More global funds flow into China as pandemic spreading: CNBC
The Shanghai Stock Exchange, Shanghai, China. /VCG

The Shanghai Stock Exchange, Shanghai, China. /VCG

As the coronavirus leads to a sober outlook for the world economy, the Chinese stock market has been increasingly regarded as a safe haven with more capital now flowing into China, according to CNBC on Wednesday.

The coronavirus pandemic has killed more than 290,000 people and infected over 4.33 million worldwide since it was first reported in China last December, according to the Johns Hopkins University, urging countries and regions across the globe to close borders and limit business activity to curb the spread.

In mid-April, the IMF cut the world output for 2020 by three percent, warning that the world economy would experience the worst downturn since the Great Depression. On May 8, the body further indicated that previous estimates were too optimistic, which gripped investors and roiled financial markets.

"We're finding that a lot of foreign managers globally (are) reshuffling their holdings in this turmoil," Todd Willits, head of flow tracking firm Emerging Portfolio Fund Rsch (EPFR), told CNBC in late April. He also said allocations to China are something people are looking to increase.

Citing fund flow data from EPFR, which covers funds that break down holdings into nine categories of stocks listed in the Chinese mainland, the Hong Kong Special Administrative Region, China's Taiwan region, the U.S., and Singapore, CNBC said that as U.S. stocks plunged to three-year lows in March, of the more than 800 funds, those allocated to Chinese stocks accounted for nearly 25 percent of its nearly 2 trillion U.S. dollars in assets under management, an increase from about 20 percent a year ago, and around 17 percent six years ago.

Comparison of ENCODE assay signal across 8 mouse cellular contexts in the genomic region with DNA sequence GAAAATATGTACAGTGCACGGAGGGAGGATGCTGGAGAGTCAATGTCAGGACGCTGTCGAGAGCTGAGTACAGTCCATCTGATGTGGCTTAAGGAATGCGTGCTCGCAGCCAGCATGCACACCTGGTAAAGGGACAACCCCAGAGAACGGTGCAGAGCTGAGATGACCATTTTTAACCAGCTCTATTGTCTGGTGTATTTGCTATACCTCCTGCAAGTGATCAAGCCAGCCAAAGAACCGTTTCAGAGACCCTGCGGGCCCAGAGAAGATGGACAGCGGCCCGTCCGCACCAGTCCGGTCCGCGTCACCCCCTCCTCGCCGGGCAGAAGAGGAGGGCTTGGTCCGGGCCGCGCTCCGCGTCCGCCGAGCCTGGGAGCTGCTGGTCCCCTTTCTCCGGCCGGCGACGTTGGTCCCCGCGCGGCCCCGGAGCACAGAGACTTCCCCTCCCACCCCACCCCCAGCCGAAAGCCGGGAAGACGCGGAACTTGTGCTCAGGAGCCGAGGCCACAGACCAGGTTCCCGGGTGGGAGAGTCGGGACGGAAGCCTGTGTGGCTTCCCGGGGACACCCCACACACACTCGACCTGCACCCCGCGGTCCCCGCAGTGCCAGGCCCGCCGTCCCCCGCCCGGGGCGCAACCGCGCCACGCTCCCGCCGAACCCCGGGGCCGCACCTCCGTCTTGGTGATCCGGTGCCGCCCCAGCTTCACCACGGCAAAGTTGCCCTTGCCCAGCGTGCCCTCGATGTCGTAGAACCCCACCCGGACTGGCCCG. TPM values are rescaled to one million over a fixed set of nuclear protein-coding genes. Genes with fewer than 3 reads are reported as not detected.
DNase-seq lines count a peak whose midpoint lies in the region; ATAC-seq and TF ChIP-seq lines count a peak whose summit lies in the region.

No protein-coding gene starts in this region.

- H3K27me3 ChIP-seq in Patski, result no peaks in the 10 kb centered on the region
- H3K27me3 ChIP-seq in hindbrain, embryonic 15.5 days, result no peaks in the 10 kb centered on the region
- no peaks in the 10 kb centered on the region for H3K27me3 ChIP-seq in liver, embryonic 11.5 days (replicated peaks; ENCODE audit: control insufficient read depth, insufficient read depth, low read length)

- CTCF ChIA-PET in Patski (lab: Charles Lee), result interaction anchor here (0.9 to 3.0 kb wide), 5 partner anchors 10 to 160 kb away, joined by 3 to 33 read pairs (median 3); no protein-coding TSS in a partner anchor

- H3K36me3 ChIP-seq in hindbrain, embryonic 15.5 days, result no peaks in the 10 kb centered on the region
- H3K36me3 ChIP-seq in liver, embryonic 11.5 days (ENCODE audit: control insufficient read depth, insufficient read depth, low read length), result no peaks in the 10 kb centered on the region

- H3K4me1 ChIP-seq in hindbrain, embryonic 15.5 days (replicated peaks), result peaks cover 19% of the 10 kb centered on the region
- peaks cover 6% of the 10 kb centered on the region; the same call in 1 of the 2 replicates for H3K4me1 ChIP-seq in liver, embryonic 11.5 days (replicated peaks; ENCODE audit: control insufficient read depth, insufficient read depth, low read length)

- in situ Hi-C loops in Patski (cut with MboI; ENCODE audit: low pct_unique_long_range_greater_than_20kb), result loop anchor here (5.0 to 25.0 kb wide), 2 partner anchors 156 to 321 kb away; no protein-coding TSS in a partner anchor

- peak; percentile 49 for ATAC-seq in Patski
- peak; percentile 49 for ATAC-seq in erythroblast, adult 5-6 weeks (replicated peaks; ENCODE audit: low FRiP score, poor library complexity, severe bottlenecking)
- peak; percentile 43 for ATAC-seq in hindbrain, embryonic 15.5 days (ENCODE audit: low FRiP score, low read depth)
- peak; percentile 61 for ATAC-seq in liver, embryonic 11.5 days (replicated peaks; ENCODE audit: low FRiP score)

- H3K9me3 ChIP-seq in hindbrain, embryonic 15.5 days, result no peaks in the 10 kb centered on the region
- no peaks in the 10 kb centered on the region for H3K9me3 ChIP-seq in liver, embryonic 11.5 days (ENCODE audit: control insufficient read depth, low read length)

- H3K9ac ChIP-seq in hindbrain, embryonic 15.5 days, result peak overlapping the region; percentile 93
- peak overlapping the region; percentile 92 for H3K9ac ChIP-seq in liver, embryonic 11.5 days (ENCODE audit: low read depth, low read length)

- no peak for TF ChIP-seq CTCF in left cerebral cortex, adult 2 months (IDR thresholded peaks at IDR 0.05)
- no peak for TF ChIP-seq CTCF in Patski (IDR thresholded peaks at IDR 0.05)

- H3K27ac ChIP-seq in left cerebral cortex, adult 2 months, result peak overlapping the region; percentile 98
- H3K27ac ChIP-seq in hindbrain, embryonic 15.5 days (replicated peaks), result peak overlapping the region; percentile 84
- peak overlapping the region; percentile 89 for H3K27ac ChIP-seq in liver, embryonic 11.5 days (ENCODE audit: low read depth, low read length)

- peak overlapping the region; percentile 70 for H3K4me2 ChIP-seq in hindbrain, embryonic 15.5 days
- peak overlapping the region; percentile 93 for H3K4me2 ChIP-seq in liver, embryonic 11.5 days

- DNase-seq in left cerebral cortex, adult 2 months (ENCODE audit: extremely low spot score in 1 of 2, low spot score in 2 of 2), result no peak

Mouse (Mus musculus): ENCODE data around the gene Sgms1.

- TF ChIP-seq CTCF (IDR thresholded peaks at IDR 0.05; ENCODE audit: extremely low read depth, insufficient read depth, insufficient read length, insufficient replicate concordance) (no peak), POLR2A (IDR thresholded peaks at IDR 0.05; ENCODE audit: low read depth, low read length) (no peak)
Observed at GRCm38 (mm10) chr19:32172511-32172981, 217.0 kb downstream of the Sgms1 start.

The Shanghai Composite Index has dropped 5.2 percent so far this year, while as of Tuesday's close, the S&P 500 index has fallen 11.1 percent.

Dedicated China stock funds have experienced capital outflows because many funds were sold for redemption or customer cash requirements, data from EPFR showed. However, the tracking firm said the capital outflow is temporary, and to achieve the overall investment return target, the funds invested in multiple regions will maintain their distribution in China at the expense of other markets.

Growth driver

Even at a low level of growth, China will become the main driving force for growth in the next decade.

To limit the risks posed by the drawn-out China-U.S. trade frictions, Morgan Stanley's strategists said in a May 6 report that they generally prefer recommending investors to buy Chinese stocks to their U.S.-listed counterparts. A-shares are yuan-denominated stocks of Chinese companies listed on the mainland exchanges in Shanghai and Shenzhen.

Foreign investment in Chinese mainland stocks only accounts for a small portion of the total market value, in part out of restrictions on entry requirements. But A-shares are gradually becoming part of the global investment portfolio, especially after the index company MSCI announced in 2018 that Chinese mainland stocks would become part of its benchmark emerging market index. The assets tracking the MSCI stock index has now exceeded one trillion U.S. dollars.

Justin Leverenz, a team leader and senior portfolio manager for an emerging market equity team at Invesco in New York, told CNBC that the Chinese stock market is now a rising star based on its innovations clustering in health care and technology, as well as the pandemic's relatively greater hit to other major economies.

"Every decade we have a significant bull market in something, China is, even at lower levels of growth, going to be dominant, the supermajority driver of growth (over the) next 10 years," he told CNBC, pointing to previous rallies in U.S. technology and Japanese stocks.